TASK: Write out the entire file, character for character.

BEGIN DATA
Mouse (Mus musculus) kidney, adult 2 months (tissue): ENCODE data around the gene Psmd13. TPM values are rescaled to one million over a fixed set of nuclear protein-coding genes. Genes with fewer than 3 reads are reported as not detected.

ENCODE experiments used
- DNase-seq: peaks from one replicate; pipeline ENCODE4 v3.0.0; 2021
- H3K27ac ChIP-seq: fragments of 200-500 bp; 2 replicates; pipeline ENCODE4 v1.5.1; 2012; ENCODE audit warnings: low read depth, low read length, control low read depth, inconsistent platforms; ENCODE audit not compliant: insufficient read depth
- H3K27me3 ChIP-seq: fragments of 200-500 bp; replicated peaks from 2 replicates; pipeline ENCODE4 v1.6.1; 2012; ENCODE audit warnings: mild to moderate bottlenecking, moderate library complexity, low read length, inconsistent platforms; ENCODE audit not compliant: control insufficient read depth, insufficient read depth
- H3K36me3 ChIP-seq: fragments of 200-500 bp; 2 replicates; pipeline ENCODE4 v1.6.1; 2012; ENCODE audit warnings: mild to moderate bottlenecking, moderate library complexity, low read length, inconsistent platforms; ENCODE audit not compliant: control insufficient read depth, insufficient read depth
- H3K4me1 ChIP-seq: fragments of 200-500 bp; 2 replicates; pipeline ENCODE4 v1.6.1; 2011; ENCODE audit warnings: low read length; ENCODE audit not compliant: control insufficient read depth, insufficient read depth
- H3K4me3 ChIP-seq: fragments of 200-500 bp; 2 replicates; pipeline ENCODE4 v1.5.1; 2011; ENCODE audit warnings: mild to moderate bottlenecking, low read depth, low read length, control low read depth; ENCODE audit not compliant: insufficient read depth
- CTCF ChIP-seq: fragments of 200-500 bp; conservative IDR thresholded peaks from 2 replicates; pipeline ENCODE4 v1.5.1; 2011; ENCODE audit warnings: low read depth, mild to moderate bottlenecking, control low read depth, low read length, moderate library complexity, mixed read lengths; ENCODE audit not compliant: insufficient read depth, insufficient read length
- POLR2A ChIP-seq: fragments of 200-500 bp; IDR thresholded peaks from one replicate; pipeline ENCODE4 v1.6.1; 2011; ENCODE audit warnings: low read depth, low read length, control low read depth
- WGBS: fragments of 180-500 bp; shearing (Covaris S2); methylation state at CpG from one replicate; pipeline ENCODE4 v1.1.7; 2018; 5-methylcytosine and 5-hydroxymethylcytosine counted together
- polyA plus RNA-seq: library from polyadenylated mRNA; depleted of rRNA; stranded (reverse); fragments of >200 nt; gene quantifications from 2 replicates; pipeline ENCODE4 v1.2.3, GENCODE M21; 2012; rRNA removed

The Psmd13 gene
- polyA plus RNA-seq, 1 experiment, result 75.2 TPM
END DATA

Mouse (Mus musculus) kidney, adult 2 months (tissue): ENCODE data around the gene Psmd13. TPM values are rescaled to one million over a fixed set of nuclear protein-coding genes. Genes with fewer than 3 reads are reported as not detected.

ENCODE experiments used
- DNase-seq: peaks from one replicate; pipeline ENCODE4 v3.0.0; 2021
- H3K27ac ChIP-seq: fragments of 200-500 bp; 2 replicates; pipeline ENCODE4 v1.5.1; 2012; ENCODE audit warnings: low read depth, low read length, control low read depth, inconsistent platforms; ENCODE audit not compliant: insufficient read depth
- H3K27me3 ChIP-seq: fragments of 200-500 bp; replicated peaks from 2 replicates; pipeline ENCODE4 v1.6.1; 2012; ENCODE audit warnings: mild to moderate bottlenecking, moderate library complexity, low read length, inconsistent platforms; ENCODE audit not compliant: control insufficient read depth, insufficient read depth
- H3K36me3 ChIP-seq: fragments of 200-500 bp; 2 replicates; pipeline ENCODE4 v1.6.1; 2012; ENCODE audit warnings: mild to moderate bottlenecking, moderate library complexity, low read length, inconsistent platforms; ENCODE audit not compliant: control insufficient read depth, insufficient read depth
- H3K4me1 ChIP-seq: fragments of 200-500 bp; 2 replicates; pipeline ENCODE4 v1.6.1; 2011; ENCODE audit warnings: low read length; ENCODE audit not compliant: control insufficient read depth, insufficient read depth
- H3K4me3 ChIP-seq: fragments of 200-500 bp; 2 replicates; pipeline ENCODE4 v1.5.1; 2011; ENCODE audit warnings: mild to moderate bottlenecking, low read depth, low read length, control low read depth; ENCODE audit not compliant: insufficient read depth
- CTCF ChIP-seq: fragments of 200-500 bp; conservative IDR thresholded peaks from 2 replicates; pipeline ENCODE4 v1.5.1; 2011; ENCODE audit warnings: low read depth, mild to moderate bottlenecking, control low read depth, low read length, moderate library complexity, mixed read lengths; ENCODE audit not compliant: insufficient read depth, insufficient read length
- POLR2A ChIP-seq: fragments of 200-500 bp; IDR thresholded peaks from one replicate; pipeline ENCODE4 v1.6.1; 2011; ENCODE audit warnings: low read depth, low read length, control low read depth
- WGBS: fragments of 180-500 bp; shearing (Covaris S2); methylation state at CpG from one replicate; pipeline ENCODE4 v1.1.7; 2018; 5-methylcytosine and 5-hydroxymethylcytosine counted together
- polyA plus RNA-seq: library from polyadenylated mRNA; depleted of rRNA; stranded (reverse); fragments of >200 nt; gene quantifications from 2 replicates; pipeline ENCODE4 v1.2.3, GENCODE M21; 2012; rRNA removed

The Psmd13 gene
- polyA plus RNA-seq, 1 experiment, result 75.2 TPM